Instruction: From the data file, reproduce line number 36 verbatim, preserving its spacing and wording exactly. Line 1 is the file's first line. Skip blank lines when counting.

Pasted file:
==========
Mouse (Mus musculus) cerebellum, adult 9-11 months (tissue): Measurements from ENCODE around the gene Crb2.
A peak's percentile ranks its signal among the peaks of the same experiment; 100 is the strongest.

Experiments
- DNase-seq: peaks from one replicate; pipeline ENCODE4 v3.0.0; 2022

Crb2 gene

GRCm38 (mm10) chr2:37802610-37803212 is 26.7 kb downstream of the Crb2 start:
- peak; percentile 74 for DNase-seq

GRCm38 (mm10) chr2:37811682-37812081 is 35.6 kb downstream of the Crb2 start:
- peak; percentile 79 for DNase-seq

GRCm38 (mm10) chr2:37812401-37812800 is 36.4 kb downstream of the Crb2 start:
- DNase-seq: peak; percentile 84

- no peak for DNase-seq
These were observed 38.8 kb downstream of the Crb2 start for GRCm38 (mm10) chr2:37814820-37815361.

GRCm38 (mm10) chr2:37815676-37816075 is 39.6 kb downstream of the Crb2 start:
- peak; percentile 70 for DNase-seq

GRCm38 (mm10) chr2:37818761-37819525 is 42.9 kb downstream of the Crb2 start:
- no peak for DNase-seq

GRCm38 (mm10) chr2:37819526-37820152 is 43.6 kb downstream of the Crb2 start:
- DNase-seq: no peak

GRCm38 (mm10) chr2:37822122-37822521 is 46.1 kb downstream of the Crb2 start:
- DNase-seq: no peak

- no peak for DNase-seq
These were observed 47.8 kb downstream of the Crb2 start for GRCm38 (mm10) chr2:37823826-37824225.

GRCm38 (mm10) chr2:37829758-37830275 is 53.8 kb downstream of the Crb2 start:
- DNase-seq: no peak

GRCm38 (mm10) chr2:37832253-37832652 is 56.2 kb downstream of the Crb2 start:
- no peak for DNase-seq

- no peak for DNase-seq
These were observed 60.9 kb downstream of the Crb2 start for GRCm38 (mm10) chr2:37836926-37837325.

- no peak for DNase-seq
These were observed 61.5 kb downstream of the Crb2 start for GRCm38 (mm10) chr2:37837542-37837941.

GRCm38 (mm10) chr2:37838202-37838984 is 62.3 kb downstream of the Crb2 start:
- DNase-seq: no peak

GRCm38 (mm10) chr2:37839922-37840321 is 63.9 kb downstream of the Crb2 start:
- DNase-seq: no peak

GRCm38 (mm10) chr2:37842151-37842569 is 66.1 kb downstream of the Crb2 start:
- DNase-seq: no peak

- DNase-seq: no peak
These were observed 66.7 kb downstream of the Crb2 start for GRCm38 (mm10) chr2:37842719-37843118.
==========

GRCm38 (mm10) chr2:37842151-37842569 is 66.1 kb downstream of the Crb2 start: